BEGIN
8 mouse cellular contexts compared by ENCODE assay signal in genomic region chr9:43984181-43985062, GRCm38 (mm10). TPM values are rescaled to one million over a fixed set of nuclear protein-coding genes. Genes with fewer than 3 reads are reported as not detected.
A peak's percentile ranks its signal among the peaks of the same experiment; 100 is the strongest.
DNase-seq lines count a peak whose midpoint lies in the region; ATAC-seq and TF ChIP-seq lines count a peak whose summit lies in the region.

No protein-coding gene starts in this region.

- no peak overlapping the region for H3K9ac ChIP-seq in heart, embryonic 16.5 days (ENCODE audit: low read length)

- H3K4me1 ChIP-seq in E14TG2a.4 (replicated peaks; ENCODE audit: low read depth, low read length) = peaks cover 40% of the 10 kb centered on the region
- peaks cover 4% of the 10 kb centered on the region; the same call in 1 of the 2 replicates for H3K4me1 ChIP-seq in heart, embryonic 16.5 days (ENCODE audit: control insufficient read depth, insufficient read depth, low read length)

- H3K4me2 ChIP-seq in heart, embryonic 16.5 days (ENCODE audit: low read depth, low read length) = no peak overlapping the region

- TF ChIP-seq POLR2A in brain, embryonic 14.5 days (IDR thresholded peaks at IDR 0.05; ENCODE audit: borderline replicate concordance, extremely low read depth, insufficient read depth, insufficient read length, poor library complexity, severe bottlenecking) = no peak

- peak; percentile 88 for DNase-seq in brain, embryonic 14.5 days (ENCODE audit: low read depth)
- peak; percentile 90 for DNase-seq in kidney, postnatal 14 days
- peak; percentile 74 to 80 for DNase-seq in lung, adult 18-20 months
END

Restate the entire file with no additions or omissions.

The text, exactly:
8 mouse cellular contexts compared by ENCODE assay signal in genomic region chr9:43984181-43985062, GRCm38 (mm10). TPM values are rescaled to one million over a fixed set of nuclear protein-coding genes. Genes with fewer than 3 reads are reported as not detected.
A peak's percentile ranks its signal among the peaks of the same experiment; 100 is the strongest.
DNase-seq lines count a peak whose midpoint lies in the region; ATAC-seq and TF ChIP-seq lines count a peak whose summit lies in the region.

No protein-coding gene starts in this region.

- no peak overlapping the region for H3K9ac ChIP-seq in heart, embryonic 16.5 days (ENCODE audit: low read length)

- H3K4me1 ChIP-seq in E14TG2a.4 (replicated peaks; ENCODE audit: low read depth, low read length) = peaks cover 40% of the 10 kb centered on the region
- peaks cover 4% of the 10 kb centered on the region; the same call in 1 of the 2 replicates for H3K4me1 ChIP-seq in heart, embryonic 16.5 days (ENCODE audit: control insufficient read depth, insufficient read depth, low read length)

- H3K4me2 ChIP-seq in heart, embryonic 16.5 days (ENCODE audit: low read depth, low read length) = no peak overlapping the region

- TF ChIP-seq POLR2A in brain, embryonic 14.5 days (IDR thresholded peaks at IDR 0.05; ENCODE audit: borderline replicate concordance, extremely low read depth, insufficient read depth, insufficient read length, poor library complexity, severe bottlenecking) = no peak

- peak; percentile 88 for DNase-seq in brain, embryonic 14.5 days (ENCODE audit: low read depth)
- peak; percentile 90 for DNase-seq in kidney, postnatal 14 days
- peak; percentile 74 to 80 for DNase-seq in lung, adult 18-20 months